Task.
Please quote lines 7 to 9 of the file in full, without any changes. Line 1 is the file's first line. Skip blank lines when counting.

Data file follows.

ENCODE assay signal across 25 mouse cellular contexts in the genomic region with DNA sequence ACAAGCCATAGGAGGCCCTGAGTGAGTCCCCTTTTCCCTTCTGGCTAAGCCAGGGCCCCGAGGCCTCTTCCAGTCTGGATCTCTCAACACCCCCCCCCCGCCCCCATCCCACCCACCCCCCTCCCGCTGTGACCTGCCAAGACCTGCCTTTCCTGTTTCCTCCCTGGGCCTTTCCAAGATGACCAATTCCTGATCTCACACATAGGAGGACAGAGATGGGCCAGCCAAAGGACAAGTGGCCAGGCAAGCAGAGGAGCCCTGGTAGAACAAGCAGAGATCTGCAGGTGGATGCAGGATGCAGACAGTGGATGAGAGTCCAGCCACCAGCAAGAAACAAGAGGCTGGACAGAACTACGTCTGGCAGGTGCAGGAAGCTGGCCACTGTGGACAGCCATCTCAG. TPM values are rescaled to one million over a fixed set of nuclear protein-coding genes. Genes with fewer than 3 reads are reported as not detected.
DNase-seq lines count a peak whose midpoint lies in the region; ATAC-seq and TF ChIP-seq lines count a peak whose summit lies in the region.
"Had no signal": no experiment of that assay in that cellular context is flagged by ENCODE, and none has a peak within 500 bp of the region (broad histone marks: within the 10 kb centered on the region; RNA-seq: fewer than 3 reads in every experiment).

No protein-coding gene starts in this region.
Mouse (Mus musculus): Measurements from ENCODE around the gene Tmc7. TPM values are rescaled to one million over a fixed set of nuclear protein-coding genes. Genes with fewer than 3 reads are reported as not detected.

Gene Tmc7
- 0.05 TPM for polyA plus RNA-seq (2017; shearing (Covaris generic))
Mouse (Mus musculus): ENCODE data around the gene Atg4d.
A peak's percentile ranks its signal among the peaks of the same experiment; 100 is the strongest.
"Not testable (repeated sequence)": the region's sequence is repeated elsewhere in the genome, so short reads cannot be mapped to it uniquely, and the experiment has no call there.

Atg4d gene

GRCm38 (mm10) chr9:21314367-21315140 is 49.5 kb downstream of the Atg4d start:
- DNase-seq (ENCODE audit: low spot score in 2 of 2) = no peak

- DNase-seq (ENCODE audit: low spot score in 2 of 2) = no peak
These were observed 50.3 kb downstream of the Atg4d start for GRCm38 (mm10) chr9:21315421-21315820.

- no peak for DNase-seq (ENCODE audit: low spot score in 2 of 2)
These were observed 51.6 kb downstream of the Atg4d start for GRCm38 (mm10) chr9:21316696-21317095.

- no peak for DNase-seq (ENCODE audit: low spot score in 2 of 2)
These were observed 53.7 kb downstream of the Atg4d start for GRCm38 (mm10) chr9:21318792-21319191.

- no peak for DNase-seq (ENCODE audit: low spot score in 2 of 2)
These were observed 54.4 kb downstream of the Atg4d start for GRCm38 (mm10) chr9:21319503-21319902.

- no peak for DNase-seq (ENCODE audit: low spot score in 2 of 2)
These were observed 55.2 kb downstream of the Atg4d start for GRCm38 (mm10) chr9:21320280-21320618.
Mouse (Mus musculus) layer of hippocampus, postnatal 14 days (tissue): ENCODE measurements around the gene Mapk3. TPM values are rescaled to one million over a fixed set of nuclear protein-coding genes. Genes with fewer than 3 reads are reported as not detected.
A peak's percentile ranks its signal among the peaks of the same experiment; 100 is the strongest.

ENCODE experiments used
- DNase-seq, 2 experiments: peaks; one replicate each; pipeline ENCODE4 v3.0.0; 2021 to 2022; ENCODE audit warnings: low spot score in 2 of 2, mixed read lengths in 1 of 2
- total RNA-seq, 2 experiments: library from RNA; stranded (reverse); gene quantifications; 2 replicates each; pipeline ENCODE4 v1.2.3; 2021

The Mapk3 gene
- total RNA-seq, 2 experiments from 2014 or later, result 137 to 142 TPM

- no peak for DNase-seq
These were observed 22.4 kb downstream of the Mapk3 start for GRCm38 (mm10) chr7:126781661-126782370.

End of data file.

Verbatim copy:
- 0.05 TPM for polyA plus RNA-seq (2017; shearing (Covaris generic))
Mouse (Mus musculus): ENCODE data around the gene Atg4d.
A peak's percentile ranks its signal among the peaks of the same experiment; 100 is the strongest.